“Now that I don’t have chickens in it, my greenhouse will actually house some tomatoes, zucchini, and cucumbers,” she says. “Mainly though, my greenhouse will house a cozy seating area in among the vines so that my mom and I can sit in it on blustery days and enjoy that lovely greenhouse feeling! I really like to have family time. To eat together and hang out together.”
This summer she also plans to do lots of beach and mountain hiking with her daughters and Hugo, their new puppy.
Her love for growing food ties right into her current PhD program, which focuses on food security and food sovereignty, and finding out what kinds of educational opportunities are needed to make food ventures in our rural villages successful.
“What are the skills that people wished they had before they started their community garden,” she asks, “That’s what I’m interested in–gardening, food, I love eating local food like salmon and elk and deer. And there’s this ancient healthy relationship with the land and with all the things you can eat and use on the land and we’ve gotten away from that, as western society, we use up the landscape and resources. Here we have thousands of years of really high density populations using the landscape and when the Russians arrived there was an abundance. The Alutiiq people had a beautiful relationship with the natural environment and I’d like to weave that history into the story somehow.”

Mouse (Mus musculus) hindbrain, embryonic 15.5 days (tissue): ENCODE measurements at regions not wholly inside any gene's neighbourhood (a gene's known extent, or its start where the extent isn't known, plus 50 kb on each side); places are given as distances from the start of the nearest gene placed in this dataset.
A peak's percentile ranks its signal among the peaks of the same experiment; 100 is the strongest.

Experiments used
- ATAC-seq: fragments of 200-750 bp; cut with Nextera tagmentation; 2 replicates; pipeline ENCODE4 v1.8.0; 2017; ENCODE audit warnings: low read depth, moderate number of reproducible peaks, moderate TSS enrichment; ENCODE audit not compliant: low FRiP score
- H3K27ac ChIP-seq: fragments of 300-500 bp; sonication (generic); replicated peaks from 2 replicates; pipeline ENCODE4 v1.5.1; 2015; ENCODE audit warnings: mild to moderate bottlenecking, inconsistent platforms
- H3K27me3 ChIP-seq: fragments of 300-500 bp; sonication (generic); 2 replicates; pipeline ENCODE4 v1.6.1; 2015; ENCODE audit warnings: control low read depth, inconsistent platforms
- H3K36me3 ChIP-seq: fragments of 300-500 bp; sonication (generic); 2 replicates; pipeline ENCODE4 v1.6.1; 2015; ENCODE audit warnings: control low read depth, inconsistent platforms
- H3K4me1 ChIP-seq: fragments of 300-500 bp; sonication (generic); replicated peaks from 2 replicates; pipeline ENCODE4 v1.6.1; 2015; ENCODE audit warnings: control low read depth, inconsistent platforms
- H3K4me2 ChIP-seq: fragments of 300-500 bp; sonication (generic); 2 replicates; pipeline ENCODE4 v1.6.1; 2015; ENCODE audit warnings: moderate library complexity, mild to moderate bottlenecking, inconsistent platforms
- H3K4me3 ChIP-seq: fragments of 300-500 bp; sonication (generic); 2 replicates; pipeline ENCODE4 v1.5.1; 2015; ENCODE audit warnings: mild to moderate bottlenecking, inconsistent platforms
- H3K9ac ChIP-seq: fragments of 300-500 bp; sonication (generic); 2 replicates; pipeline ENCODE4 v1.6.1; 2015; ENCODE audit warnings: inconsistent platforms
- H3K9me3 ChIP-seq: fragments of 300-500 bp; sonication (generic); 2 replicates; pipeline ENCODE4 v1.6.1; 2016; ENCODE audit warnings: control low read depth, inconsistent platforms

April is Alaska Archaeology Month, and this spring Libby has cause for extra celebration because she has four soon-to-be graduates from The Alutiiq Studies Program.
“They’re wonderful students, they’ve been working really hard. It’s hard to take a 4 credit language course, it’s a lot of work when you have family and other jobs and other responsibilities. Very few of my students are ever traditional students right out of high school, they’re all people of any age who are working or taking care of siblings, kids, or parents, fitting school in around all those other things.”
“Kodiak College is a hidden gem, in that a lot of people don’t know all that we offer, or that we can tailor something for them,” she says, “Like Alutiiq language, people are starting to sign up for it from all over the country, people who want to reconnect to their language and culture.”
“Folks are really invested in language revitalization and reclamation—where words become more commonly used in our community. Like “Cama'i,” using it is a habit for me now. It should feel normal and comfortable here, that would be wonderful it that was something that happened here.”